It goes by many names: "Easter Island" or "Isla de Pascua" both refer to the day the Dutch stumbled upon this mysterious island in 1722. About 50 years later a Spanish explorer named it after his king but "San Carlos Island" didn't stick. According to lore this land was named "Te Pito O Te Henua" meaning "The Navel of the World", but today the locals refer to their home with a Polynesian name given in the 1860's: Rapa Nui.
With descendants of the indigenous people also known as Rapa Nui and their ancestral language sharing that name, early explorers concluded that there may not have been a distinct name for this remote island in the Pacific. Since it is a single landmass and not a chain of islands there is no other landmark to compare it to. More than 2,175 miles from mainland Chile and a similar distance from Tahiti, it is a mystery in itself how the Polynesian sailors of over a thousand years ago first came to inhabit this land.
Rapa Nui's beautiful weather, deep blue ocean, white sand beaches, gorgeous volcanic peaks and welcoming, hospitable locals would make this island worthy of any tropical vacation - but throw in one thousand 10-70 foot tall ancient statues scattered across the island and you have a must-see "bucket list" destination. It was these mysterious statues, the moai, which drew me to the island. The stone giants sit upon monolithic platforms built with ten ton perfectly cut hard basalt rocks that rival the engineering secrets of Egypt. The largest moai known to have stood upon such a platform weighed over 80 tons. Upon the moai's heads sat top-knots known as pukao carved from red scoria rock, themselves weighing 20+ tons.
walked the statues from the quarry to their platforms using nothing but manpower, team work and ropes. Others look at evidence that indicates they must have had more advanced engineering techniques, with one curious book claiming that Easter Island is the tip of a lost continent called Mu that was home to an advanced civilization. While many locals still believe the oral tradition of their ancestors using "magic" to move the moai, the longtime residents of the island agree - there is no consensus.
I went to Easter Island anxious to hear the mysteries of the ancient moai but instead found myself drawn to the modern political problems that confronted the Rapa Nui people. Talking to tour guides, businessmen and artists I discovered wonderful new and unexpected things: there are no taxes, virtually no crime and in 5 days I never saw a single police officer. Yet, the same dismal outlook concerning Easter Island's politics reappeared in every conversation, whether from native Rapa Nui that were born and raised on Easter Island, foreigners that had married into a Rapa Nui family or travelers that fell in love with the island and decided to never leave. The moai may remain a mystery forever, but I'm confident that libertarian answers are exactly what the fiercely independent people of Rapa Nui need to solve their modern problems.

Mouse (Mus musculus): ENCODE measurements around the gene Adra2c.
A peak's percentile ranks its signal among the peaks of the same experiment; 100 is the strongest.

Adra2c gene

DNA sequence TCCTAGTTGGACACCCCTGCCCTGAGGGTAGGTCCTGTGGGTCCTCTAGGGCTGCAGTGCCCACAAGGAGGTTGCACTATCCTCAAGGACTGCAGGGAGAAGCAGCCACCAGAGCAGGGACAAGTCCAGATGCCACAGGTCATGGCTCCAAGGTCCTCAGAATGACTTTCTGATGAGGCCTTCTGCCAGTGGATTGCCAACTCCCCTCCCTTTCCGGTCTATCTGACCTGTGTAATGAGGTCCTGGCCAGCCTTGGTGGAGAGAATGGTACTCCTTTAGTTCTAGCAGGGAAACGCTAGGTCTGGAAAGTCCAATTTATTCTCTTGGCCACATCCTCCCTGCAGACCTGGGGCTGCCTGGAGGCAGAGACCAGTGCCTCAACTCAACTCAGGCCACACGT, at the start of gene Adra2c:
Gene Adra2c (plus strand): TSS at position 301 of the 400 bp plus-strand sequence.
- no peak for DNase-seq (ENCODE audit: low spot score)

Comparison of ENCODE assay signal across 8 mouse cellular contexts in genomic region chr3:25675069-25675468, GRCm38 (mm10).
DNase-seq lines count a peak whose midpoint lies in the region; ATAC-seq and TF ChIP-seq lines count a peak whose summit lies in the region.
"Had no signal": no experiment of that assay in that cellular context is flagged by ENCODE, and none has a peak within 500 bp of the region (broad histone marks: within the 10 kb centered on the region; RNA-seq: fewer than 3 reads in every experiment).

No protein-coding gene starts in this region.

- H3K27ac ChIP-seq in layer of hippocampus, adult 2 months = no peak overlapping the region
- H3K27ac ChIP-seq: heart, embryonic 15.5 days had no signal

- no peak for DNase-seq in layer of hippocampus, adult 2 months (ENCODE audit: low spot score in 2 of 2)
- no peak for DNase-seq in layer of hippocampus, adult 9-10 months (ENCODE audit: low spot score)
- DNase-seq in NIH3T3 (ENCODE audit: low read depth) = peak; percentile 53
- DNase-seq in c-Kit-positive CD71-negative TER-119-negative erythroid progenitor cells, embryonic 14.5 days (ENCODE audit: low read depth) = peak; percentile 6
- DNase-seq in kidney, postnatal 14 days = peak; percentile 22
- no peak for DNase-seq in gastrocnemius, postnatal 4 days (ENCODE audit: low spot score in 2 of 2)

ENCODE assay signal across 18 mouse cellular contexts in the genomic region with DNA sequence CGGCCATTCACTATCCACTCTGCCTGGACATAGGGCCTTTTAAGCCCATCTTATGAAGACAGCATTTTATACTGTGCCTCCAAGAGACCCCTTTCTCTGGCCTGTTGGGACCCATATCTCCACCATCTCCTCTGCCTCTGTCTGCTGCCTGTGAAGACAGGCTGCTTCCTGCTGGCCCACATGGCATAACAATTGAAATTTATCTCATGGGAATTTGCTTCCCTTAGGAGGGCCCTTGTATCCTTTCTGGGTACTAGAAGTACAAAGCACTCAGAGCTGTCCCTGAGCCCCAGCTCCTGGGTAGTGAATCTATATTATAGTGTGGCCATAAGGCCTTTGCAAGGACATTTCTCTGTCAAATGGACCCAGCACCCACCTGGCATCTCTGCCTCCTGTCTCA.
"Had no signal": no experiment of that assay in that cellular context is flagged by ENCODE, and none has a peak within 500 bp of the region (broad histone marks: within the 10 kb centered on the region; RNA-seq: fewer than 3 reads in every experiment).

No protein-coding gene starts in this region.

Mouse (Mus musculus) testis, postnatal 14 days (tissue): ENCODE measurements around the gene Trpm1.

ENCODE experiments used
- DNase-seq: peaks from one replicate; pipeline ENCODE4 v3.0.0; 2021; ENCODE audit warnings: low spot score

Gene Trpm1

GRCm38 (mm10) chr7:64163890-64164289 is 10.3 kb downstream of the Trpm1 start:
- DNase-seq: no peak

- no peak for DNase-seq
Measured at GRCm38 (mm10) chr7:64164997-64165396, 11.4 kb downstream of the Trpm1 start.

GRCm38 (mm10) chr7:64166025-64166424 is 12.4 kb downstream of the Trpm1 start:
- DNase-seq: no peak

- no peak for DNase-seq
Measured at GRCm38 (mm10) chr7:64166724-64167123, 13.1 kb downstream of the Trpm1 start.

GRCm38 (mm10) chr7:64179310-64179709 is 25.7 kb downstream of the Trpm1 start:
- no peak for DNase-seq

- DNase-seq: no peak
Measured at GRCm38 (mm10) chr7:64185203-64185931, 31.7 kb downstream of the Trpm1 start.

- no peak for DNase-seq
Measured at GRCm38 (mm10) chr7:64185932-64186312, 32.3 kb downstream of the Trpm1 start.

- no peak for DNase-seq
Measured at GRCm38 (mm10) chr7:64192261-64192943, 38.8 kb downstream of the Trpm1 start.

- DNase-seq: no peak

A History of Violence
To understand the present one must understand the past, and the past of the Rapa Nui includes famine, disease, war, slave raids and cannibalism. Ask when the first Polynesians settled the island, when the moai were created or when their construction ended will bring answers differing by hundreds of years - so all we can reasonably conclude is that there is no consensus for these questions. What is known with certainty is based on the records of western explorers. The Dutch and Spanish only wrote of standing statues in 1722 and 1770 respectively, but starting in 1774 and continuing for 60 years thereafter reports of toppled moai were recorded until none were left standing. Again, what exactly lead an advanced commercial society to collapse into cannibalism and civil war is up for debate, but by the time the missionaries of the 1860s appeared the islanders were already separated into competing tribes that respected clear-cut property lines. Their legends spoke of the first king that divided up the island among his sons, eventually resulting in these clans. At some unknown point the class system of the king and the royal family were disposed by military leaders that instituted the cult of the birdman, where a representative from each clan would compete in a yearly ritual that would result in one clan gaining power over the island. One way or the other, a population that scientists believe peaked at 15,000 came to be estimated at only 3,000 by western explorers in the 18th century.